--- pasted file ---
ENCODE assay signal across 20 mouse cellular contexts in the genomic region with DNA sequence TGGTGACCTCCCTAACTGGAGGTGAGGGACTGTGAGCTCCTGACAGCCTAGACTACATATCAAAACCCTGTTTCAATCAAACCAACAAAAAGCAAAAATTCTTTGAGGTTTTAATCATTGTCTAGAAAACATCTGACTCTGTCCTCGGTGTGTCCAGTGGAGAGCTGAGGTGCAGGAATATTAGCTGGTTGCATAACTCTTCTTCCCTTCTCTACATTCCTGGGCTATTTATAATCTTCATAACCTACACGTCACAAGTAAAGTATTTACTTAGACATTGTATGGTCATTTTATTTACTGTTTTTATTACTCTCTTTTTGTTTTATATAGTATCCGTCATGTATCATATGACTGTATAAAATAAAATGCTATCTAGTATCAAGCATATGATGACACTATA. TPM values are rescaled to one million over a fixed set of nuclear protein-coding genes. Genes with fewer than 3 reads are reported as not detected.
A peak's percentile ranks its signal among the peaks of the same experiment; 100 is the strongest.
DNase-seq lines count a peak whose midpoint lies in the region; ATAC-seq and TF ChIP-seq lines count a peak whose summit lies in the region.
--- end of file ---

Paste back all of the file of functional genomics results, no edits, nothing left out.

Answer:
ENCODE assay signal across 20 mouse cellular contexts in the genomic region with DNA sequence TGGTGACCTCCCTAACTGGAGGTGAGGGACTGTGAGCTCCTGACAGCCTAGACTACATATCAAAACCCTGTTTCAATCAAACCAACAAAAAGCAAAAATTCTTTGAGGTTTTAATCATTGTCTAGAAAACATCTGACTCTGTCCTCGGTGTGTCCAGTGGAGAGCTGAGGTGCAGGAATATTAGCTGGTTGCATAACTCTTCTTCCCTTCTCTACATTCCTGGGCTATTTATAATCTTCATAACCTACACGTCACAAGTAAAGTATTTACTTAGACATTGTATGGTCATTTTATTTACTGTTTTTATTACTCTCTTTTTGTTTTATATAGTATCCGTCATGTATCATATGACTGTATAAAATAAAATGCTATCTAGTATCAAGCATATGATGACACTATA. TPM values are rescaled to one million over a fixed set of nuclear protein-coding genes. Genes with fewer than 3 reads are reported as not detected.
A peak's percentile ranks its signal among the peaks of the same experiment; 100 is the strongest.
DNase-seq lines count a peak whose midpoint lies in the region; ATAC-seq and TF ChIP-seq lines count a peak whose summit lies in the region.